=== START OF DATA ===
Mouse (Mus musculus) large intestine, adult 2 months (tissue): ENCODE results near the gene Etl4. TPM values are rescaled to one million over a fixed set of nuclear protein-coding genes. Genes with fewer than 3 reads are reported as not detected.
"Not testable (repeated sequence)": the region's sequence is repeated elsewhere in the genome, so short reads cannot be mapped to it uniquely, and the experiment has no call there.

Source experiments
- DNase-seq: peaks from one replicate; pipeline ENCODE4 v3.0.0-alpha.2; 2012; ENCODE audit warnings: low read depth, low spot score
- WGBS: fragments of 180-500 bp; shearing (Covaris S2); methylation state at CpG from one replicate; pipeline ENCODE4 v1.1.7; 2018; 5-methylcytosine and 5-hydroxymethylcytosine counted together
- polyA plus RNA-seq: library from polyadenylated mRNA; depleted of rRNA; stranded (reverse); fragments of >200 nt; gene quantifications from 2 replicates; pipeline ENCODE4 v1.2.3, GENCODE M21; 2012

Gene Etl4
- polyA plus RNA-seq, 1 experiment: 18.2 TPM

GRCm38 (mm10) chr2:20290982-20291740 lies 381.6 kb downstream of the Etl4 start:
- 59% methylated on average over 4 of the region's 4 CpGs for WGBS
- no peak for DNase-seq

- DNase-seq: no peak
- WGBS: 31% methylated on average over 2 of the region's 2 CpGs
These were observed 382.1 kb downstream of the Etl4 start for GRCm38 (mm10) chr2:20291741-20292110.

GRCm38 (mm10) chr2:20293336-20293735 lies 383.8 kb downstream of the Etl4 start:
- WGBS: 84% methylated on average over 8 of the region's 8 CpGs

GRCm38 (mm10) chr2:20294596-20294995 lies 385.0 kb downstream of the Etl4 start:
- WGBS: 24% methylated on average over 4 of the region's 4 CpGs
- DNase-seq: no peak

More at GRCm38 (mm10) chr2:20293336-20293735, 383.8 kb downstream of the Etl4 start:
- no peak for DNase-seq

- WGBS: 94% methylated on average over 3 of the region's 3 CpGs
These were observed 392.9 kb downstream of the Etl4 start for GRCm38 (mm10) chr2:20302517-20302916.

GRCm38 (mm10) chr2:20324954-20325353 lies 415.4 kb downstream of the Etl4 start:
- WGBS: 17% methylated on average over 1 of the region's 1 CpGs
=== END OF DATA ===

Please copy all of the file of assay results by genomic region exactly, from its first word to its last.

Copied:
Mouse (Mus musculus) large intestine, adult 2 months (tissue): ENCODE results near the gene Etl4. TPM values are rescaled to one million over a fixed set of nuclear protein-coding genes. Genes with fewer than 3 reads are reported as not detected.
"Not testable (repeated sequence)": the region's sequence is repeated elsewhere in the genome, so short reads cannot be mapped to it uniquely, and the experiment has no call there.

Source experiments
- DNase-seq: peaks from one replicate; pipeline ENCODE4 v3.0.0-alpha.2; 2012; ENCODE audit warnings: low read depth, low spot score
- WGBS: fragments of 180-500 bp; shearing (Covaris S2); methylation state at CpG from one replicate; pipeline ENCODE4 v1.1.7; 2018; 5-methylcytosine and 5-hydroxymethylcytosine counted together
- polyA plus RNA-seq: library from polyadenylated mRNA; depleted of rRNA; stranded (reverse); fragments of >200 nt; gene quantifications from 2 replicates; pipeline ENCODE4 v1.2.3, GENCODE M21; 2012

Gene Etl4
- polyA plus RNA-seq, 1 experiment: 18.2 TPM

GRCm38 (mm10) chr2:20290982-20291740 lies 381.6 kb downstream of the Etl4 start:
- 59% methylated on average over 4 of the region's 4 CpGs for WGBS
- no peak for DNase-seq

- DNase-seq: no peak
- WGBS: 31% methylated on average over 2 of the region's 2 CpGs
These were observed 382.1 kb downstream of the Etl4 start for GRCm38 (mm10) chr2:20291741-20292110.

GRCm38 (mm10) chr2:20293336-20293735 lies 383.8 kb downstream of the Etl4 start:
- WGBS: 84% methylated on average over 8 of the region's 8 CpGs

GRCm38 (mm10) chr2:20294596-20294995 lies 385.0 kb downstream of the Etl4 start:
- WGBS: 24% methylated on average over 4 of the region's 4 CpGs
- DNase-seq: no peak

More at GRCm38 (mm10) chr2:20293336-20293735, 383.8 kb downstream of the Etl4 start:
- no peak for DNase-seq

- WGBS: 94% methylated on average over 3 of the region's 3 CpGs
These were observed 392.9 kb downstream of the Etl4 start for GRCm38 (mm10) chr2:20302517-20302916.

GRCm38 (mm10) chr2:20324954-20325353 lies 415.4 kb downstream of the Etl4 start:
- WGBS: 17% methylated on average over 1 of the region's 1 CpGs